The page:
Poland may change its contested Supreme Court laws, a senior conservative politician has said after a European Court decided that new rules forcing a number of Polish judges into retirement should be suspended.
According to Adam Bielan, a deputy Speaker of Poland’s upper house of parliament, there is an “idea to prepare a new reform of the law on the Supreme Court”.
He said the idea emerged in a bid to address a ruling made earlier this month by the Court of Justice of the European Union to suspend reforms introduced in summer until a fuller ruling is made on a complaint submitted by the European Commission against Poland.
Bielan said the court’s decision may have sparked concerns that the Polish government wanted to leave the European Union, which he denied was the case.
He also said that he hoped the date the decision was announced — just ahead of local government elections in Poland — was coincidental because otherwise “one would have to say that one of the most important institutions of the European Union tried to affect the result of the ballot in a member country”.
The Polish reforms, introduced in the summer, saw a retirement age for Supreme Court justices set at 65, forcing a number of judges, including the court’s president, into retirement.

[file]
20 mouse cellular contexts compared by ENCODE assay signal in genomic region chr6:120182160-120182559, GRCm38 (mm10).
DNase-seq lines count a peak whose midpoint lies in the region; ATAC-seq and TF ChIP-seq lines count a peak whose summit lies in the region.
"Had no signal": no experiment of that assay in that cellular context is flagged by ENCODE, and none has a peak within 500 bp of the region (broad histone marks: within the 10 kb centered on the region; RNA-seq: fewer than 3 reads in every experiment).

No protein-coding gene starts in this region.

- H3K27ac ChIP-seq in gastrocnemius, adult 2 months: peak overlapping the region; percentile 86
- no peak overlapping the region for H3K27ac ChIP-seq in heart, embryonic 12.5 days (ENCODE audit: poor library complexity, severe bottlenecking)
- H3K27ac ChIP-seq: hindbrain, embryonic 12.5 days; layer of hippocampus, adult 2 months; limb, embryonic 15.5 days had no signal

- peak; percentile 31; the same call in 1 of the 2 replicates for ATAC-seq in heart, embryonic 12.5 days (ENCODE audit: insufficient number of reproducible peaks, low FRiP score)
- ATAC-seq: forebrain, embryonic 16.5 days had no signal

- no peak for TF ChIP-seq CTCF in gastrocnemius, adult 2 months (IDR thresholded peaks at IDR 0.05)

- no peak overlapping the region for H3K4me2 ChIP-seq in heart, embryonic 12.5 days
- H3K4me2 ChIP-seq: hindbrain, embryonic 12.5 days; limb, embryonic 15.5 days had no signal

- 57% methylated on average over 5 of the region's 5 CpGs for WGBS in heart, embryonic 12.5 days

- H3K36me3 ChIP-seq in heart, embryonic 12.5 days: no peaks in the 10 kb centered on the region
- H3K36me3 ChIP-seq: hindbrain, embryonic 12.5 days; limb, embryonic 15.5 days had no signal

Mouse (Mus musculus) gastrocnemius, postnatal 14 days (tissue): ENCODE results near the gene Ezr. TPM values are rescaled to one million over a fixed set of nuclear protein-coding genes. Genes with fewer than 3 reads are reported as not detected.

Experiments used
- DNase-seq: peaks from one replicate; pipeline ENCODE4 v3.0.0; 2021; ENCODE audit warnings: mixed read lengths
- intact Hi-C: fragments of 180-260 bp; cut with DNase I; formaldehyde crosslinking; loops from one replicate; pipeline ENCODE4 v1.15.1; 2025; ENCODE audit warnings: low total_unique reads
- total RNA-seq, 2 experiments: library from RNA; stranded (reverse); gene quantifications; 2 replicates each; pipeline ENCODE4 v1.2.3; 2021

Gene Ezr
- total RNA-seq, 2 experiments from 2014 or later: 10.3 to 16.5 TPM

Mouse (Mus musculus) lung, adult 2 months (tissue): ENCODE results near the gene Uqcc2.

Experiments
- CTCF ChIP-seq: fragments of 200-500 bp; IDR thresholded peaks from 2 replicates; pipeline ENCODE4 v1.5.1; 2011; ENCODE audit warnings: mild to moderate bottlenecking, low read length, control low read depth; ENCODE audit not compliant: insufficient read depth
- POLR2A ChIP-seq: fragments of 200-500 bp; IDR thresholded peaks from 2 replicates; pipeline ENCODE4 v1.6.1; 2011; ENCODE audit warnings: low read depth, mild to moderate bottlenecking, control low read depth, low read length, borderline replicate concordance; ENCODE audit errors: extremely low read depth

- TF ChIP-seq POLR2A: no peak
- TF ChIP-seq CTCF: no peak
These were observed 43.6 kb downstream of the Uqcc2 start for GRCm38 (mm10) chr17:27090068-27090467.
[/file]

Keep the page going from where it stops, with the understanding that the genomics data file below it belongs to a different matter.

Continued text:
The European Commission, the European Union’s executive arm, took Poland to court over the reform in July, saying that it undermined “the principle of judicial independence, including the irremovability of judges.”
The move followed the European Commission last December taking the unprecedented step of triggering Article 7 of the EU Treaty against Poland, stepping up pressure on Warsaw over judicial reforms and possibly paving the way for sanctions being imposed on Poland.
But Poland’s governing PiS party, which came to power in late 2015, has said that sweeping changes were needed to reform an inefficient and sometimes corrupt judicial system tainted by the communist past, accusing judges of being an elite, self-serving clique often out of touch with the problems of ordinary citizens.